Dear friends, good afternoon,
Let me start with the current state of play. When we look at the Eastern Mediterranean, we see the first tangible results of the EU-Turkey statement, as only 876 people have arrived in Greece since 13 May 2016.
When we look at the Central Mediterranean, we see the usual seasonal trend as we did last year: 14,852 people have arrived since 13 May. These are still too many.
To address this situation, we presented last week our approach for a new partnership framework with third countries. The Commission is willing to develop the compacts as soon as possible. The package today primarily looks at the other side of the coin that is equally important. It looks at the management of the migration within the European Union.
It provides a state of play and a roadmap on:
how to better manage migrants that are present in Europe
and on how to go back to a normal and sustainable situation for all the Member States, for all citizens
Our recommendation for a gradual step-by-step approach for Greece to become again fully part of the Dublin system is part of that, and of our overall objective to help Greece restore a proper functioning asylum system.
Greece made significant progress since our first recommendation in February, but we are not there yet.
Today's recommendation should be seen as a roadmap for Greece to take steps to improve:
its open reception facilities,
the access to the asylum procedure and free legal aid,
as well as establishing the Appeals Authority and structures for vulnerable applicants, including unaccompanied minors.
In September, the Commission will take stock of progress made by the Greek authorities and will update its recommendations. The Commission and the other Member States will support Greece to implement all these recommendations.
But let's also be honest and realistic: We cannot expect Greece to have a properly functioning asylum system and resume Dublin transfers, without addressing the major pressure that it is facing with more than 50,000 asylum seekers on its soil. This is why delivering on relocation is an essential part of the overall solution.
In the last month, 780 additional persons have been relocated. This is the double compared to last month but it clearly falls short of the Commission's proposed target of relocating 6,000 people per month.
Member States have to speed up their efforts. There is no time to lose on repeating wishful words; it's not enough. We have a humanitarian crisis to deal with, and we have to do so in a responsible and effective way.
At the same time, if we want to keep the numbers arriving in Greece low, we have to deliver on our promise to open legal pathways to come to Europe, while closing the irregular corridor.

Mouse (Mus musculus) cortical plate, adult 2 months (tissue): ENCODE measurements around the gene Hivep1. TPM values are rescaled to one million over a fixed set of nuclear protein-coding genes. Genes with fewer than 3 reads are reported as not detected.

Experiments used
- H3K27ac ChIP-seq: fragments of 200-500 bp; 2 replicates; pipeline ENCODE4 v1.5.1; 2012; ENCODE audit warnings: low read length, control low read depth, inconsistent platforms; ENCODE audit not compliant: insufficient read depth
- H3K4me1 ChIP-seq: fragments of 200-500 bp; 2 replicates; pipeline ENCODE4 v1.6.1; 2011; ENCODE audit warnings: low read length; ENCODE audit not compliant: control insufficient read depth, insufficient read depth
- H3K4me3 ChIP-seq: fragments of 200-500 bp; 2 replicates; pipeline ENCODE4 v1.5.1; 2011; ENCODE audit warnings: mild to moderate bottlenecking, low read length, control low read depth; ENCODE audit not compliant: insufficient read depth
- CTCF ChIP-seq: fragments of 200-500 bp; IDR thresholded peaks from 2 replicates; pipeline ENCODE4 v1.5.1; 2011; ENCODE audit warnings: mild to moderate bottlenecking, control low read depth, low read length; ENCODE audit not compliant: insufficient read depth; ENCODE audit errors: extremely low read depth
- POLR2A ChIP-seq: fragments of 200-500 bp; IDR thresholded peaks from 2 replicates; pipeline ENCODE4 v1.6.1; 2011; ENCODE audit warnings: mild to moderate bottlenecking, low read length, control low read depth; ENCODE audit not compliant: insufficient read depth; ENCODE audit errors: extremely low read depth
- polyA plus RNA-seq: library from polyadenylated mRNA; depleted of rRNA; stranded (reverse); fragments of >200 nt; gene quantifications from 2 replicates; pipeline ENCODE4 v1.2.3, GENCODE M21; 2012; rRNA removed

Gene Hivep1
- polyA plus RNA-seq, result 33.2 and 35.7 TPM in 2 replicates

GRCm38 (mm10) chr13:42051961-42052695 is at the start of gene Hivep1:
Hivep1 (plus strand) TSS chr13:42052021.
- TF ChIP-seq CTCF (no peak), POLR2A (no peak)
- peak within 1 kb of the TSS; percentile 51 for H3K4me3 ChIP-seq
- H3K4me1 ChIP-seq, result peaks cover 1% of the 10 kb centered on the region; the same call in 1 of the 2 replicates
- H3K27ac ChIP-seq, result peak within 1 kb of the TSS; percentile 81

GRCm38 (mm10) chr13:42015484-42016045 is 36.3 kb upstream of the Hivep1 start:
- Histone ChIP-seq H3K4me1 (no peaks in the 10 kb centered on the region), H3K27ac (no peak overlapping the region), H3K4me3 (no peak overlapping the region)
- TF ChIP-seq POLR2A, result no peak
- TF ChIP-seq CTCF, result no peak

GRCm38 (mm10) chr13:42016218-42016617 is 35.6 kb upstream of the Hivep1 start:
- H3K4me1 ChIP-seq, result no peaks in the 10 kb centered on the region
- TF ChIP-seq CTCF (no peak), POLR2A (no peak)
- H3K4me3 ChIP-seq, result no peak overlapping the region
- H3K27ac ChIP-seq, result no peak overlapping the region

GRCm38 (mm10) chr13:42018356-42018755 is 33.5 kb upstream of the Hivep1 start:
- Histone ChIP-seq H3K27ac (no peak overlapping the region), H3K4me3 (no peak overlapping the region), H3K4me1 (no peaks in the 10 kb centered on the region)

So far, only 7,272 people have been resettled of the agreed 22,504 under the July scheme mainly from Turkey, Jordan and Lebanon.
We have to reach our goal. The smugglers will only be out of business permanently, if we can offer something better and safer for those in need of protection to come here.
This brings me to our third item: the state of play of the EU-Turkey statement. Our priority is, and remains, to ensure continuation and full implementation of the entire EU-Turkey statement.
We have seen some positive progress:
Irregular arrivals from Turkey have decreased drastically, as the average daily number of irregular crossings since 1 May has been 47.
Turkey continues to readmit persons from Greece. Since 20 March, 462 irregular migrants who have not applied for asylum have so far been returned to Turkey from Greece. 511 persons have been resettled from Turkey to the EU under the 1:1 mechanism, out of which 330 since the last report.
We have also made progress on delivering further on the Facility for refugees in Turkey, working to contract €1 billion before the end of the summer.
There is common will and understanding by all partners that this agreement has to work. In certain areas, however, work still needs to be done. Both sides need to deliver and uphold their commitments.
On visa liberalisation, Turkey still needs to fulfil the remaining benchmarks of the roadmap, so that visa requirements for Turkish citizens can be lifted soon. We remain ready to assist.
In Greece, the Appeal Committees under the new law will be set up within the next 10 days and I am confident that procedures will be accelerated soon.
All necessary steps should be taken to prepare the grounds for the start of the humanitarian admission scheme.
These shared challenges are the opportunity for the EU and Turkey to come closer.
I have said this before: the EU needs Turkey and Turkey needs the EU. This relationship is part of a longer shared history and partnership, but most importantly, of a common perspective.
We should see our shared challenges and solutions within that bigger picture.
As you can see, slowly but surely, we are making progress on many different fronts in parallel – and this is also what needs to happen. One cannot happen without the other.
Now is the moment to pick up the pace and continue delivering on all these elements.
The Commission will keep being supportive and helpful in order to achieve our goals.